…[Haiti’s] sanitation is described as “practically non-existent”. Port-au-Prince has only one operational waste treatment centre for a city of two to three million people. People who do have latrines have them emptied manually by an underclass of bayakou (men who jump, often naked, into the pits and shovel out their contents). Hardly any of that shit is disposed of at the treatment plant; instead, it ends up anywhere the bayakou can put it. It’s the same ‘anywhere’ where the majority of Haitians without latrines go to do their open defecation. It’s the anywhere where cholera thrives.

Although there are more glamorous places to donate your money, getting sanitation for those who need is one of the best ways to improve health in developing countries.

What is they key driver of cancer care spending?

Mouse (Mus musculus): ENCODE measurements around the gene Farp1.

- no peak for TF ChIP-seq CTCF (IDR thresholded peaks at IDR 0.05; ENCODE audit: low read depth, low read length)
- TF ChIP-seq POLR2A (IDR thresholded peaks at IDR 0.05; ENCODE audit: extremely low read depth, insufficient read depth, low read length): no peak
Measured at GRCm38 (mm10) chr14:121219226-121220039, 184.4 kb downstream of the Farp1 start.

Written By: Jason Shafrin - Jul• 13•15

High-cost cancer drugs often get bad press. Cancer treatment certainly is expensive. However, drug costs are not the primary driver of high cost of cancer treatment; hospitalizations are. Using data from SEER-Medicare, Brooks et al. (2014) examine regional variation in the cost of cancer care and find:

Acute hospital care was the largest component of spending and the chief driver of regional spending variation, accounting for 48 percent of spending and 67 percent of variation. In contrast, chemotherapy accounted for 16 percent of spending and 10 percent of variation. Hospice care constituted 5 percent of spending.

Thus, providing high-value cancer care may not involve reduced spending on high-value drugs, but rather higher quality treatment that can (hopefully) keep patients with cancer out of the hospital.

“Affordable” Care Act

Written By: Jason Shafrin - Jul• 13•15

Is the Affordable Care Act making health insurance more affordable?  Generally, the answer is yes.  More individuals are insured due to Medicaid coverage expansions in some but not all states and the implementation of health insurance exchanges.  However, there is one worrying trend in affordability: increasing patient cost sharing. A paper by Hempstead et al. (2015), find the following: